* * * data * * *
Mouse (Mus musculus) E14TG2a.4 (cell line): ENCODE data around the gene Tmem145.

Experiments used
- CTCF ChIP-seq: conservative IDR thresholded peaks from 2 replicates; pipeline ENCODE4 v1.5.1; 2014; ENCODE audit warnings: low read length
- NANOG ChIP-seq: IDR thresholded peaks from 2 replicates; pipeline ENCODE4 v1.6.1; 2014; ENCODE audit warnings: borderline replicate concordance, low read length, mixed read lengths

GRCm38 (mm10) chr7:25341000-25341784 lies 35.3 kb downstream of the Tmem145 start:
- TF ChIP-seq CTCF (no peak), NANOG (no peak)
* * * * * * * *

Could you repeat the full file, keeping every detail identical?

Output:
Mouse (Mus musculus) E14TG2a.4 (cell line): ENCODE data around the gene Tmem145.

Experiments used
- CTCF ChIP-seq: conservative IDR thresholded peaks from 2 replicates; pipeline ENCODE4 v1.5.1; 2014; ENCODE audit warnings: low read length
- NANOG ChIP-seq: IDR thresholded peaks from 2 replicates; pipeline ENCODE4 v1.6.1; 2014; ENCODE audit warnings: borderline replicate concordance, low read length, mixed read lengths

GRCm38 (mm10) chr7:25341000-25341784 lies 35.3 kb downstream of the Tmem145 start:
- TF ChIP-seq CTCF (no peak), NANOG (no peak)